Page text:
Google Chrome’s default search engine is, unsurprisingly, Google. For the vast majority of users, that’s just fine. There are those however, who might want to change the default search engine to Yahoo!, Bing, or even add something custom.
Update: Google Chrome interface has been updated extensively since this guide was written. Here’s an updated explainer on how to change the default search engine on Chrome.
Here’s how this works. Normally, when you type a search term into Chrome’s omnibox, it will display results from Google when you hit Enter.
If you want to change this, however, first click the three dots in Chrome’s upper-right corner and head to Settings.
In the Settings, find the area labeled “Search.”
Now, simply click the box where it says “Google” and change it to any of the other default search engines.
If the search engine you want doesn’t appear, you can add a custom one. Click the “Manage search engines” button in the search settings to reveal the following:
Whenever you visit a new site with a search box, it will show up under “Other Search Engines” at the bottom. You can hover over one of these engines and click the “Make Default” button to make it your default search engine, or click the “X” to remove it.
This however, will not happen 100% of the time. If there’s a search engine you want to add that doesn’t appear automatically, you can add it using the “Add a new search engine” box.
For example, let’s say we want to add How-To Geek search. Start by conducting a search on that site, and then copy How-To Geek’s search URL directly from the omnibox.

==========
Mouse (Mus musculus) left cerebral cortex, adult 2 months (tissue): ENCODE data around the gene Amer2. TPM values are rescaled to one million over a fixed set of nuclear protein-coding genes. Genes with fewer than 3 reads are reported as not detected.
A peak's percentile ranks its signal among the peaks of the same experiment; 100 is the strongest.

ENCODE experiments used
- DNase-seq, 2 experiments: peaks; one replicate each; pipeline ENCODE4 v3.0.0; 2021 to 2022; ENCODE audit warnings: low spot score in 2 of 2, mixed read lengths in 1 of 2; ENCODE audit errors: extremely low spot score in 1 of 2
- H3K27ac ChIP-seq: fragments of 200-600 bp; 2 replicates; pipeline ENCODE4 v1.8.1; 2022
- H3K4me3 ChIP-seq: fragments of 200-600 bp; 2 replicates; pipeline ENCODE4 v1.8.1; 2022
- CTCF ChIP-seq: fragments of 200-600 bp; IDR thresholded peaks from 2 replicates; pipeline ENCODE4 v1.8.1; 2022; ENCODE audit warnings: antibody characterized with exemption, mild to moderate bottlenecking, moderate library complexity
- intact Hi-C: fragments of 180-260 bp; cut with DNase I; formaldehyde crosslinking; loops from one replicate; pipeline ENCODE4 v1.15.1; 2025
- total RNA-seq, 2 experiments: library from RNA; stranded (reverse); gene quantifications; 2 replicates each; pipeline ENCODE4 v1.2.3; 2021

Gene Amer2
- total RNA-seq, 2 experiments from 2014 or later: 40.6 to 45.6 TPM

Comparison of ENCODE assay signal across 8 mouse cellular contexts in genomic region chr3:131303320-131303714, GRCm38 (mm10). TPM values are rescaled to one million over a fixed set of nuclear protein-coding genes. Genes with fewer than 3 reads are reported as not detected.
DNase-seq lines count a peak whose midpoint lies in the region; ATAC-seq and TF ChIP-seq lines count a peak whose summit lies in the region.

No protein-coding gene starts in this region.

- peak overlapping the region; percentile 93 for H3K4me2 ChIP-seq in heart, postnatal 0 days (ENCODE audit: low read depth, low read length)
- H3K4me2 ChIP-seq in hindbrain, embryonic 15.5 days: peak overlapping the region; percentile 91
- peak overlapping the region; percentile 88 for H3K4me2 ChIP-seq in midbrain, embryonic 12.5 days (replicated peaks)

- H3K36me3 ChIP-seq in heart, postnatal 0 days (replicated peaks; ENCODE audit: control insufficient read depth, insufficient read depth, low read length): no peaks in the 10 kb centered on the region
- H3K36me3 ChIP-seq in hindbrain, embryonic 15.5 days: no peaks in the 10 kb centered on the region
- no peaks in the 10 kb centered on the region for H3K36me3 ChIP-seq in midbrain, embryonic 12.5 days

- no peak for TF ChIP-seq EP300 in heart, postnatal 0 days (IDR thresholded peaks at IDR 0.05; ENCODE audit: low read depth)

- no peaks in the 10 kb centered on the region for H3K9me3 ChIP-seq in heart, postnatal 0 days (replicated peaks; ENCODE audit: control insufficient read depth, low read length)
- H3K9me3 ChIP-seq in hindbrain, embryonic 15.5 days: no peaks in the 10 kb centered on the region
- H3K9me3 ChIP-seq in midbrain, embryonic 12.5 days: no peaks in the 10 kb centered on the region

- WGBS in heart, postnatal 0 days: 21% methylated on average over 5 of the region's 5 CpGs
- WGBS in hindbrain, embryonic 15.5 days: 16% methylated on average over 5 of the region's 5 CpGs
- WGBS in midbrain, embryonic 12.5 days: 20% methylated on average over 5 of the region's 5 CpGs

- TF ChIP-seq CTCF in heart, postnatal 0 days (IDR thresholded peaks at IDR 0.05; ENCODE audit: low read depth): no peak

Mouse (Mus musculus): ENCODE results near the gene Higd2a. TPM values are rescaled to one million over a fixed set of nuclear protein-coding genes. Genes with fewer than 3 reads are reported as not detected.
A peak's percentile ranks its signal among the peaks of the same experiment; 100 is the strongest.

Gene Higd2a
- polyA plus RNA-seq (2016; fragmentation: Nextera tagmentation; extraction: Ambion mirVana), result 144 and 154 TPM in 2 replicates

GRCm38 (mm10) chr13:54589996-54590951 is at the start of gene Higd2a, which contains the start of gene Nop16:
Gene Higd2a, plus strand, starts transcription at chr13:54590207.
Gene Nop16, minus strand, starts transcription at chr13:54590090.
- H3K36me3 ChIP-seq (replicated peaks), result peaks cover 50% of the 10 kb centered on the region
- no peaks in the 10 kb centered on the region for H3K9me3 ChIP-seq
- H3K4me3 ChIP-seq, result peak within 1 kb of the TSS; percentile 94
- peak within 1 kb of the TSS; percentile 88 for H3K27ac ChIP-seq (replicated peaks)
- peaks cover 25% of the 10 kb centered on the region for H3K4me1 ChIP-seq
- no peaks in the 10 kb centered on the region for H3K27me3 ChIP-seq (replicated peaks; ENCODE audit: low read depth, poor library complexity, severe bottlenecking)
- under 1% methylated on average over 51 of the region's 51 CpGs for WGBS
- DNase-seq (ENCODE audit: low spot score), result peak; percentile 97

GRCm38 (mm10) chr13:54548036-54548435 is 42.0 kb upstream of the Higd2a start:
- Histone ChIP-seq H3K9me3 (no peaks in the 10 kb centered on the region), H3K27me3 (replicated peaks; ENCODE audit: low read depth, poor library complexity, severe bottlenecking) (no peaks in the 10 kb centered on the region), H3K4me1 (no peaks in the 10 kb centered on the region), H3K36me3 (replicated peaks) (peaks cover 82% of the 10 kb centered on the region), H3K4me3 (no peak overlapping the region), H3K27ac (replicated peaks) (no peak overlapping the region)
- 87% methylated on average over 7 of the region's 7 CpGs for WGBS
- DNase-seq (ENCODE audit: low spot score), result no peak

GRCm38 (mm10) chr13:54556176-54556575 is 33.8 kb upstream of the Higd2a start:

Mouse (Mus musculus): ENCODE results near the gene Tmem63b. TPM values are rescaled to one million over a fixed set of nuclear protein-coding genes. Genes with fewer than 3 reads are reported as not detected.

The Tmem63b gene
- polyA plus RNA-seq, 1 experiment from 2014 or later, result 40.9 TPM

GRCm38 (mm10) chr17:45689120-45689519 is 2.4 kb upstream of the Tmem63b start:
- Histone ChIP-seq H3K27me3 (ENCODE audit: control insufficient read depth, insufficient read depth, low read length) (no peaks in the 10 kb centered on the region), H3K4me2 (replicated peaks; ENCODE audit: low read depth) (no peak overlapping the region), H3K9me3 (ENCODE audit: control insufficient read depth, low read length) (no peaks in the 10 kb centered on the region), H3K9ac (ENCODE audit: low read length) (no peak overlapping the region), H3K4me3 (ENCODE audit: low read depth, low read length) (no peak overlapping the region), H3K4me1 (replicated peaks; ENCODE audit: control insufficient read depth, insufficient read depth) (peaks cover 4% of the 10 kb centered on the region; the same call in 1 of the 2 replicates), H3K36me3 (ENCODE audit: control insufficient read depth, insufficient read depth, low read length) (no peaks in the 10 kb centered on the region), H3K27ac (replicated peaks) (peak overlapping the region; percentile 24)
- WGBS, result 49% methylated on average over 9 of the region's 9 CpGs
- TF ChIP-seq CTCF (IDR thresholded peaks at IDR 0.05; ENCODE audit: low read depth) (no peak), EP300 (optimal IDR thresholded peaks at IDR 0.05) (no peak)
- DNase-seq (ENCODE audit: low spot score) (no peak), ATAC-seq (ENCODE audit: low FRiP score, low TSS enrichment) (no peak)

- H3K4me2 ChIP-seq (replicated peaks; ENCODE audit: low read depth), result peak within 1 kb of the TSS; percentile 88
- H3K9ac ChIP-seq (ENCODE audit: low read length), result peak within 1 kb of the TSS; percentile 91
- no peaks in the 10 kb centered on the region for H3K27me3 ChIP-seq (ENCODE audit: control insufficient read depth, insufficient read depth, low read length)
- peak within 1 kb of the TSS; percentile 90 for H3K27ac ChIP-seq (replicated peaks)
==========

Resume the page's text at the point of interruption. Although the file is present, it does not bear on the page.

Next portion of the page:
Look at the URL and find the term you searched. In our case, we searched
macos , which shows up after
?q= in the URL.
Replace the search term with
%s and paste it into the Add a New Search Engine box under Other Search Engines.
So, in our case…
The end result looks like this:
You can now make that search engine the default, if you so choose.
If you don’t want to permanently change your default search engine, you can still easily conduct searches using any search engine in the list. To do this, first type the URL of the search engine into the omnibox and then hit “Tab”. You will see now that your subsequent search terms will be sent to the search engine you entered.
It’s possible to do this not just on Chrome, but Mozilla Firefox, Microsoft Edge, Microsoft Internet Explorer, and Apple Safari as well.
While the chances that you are going to use something other than Google for your searches aren’t likely, you still have the option. Using the method outlined above, now you can use virtually anything else.
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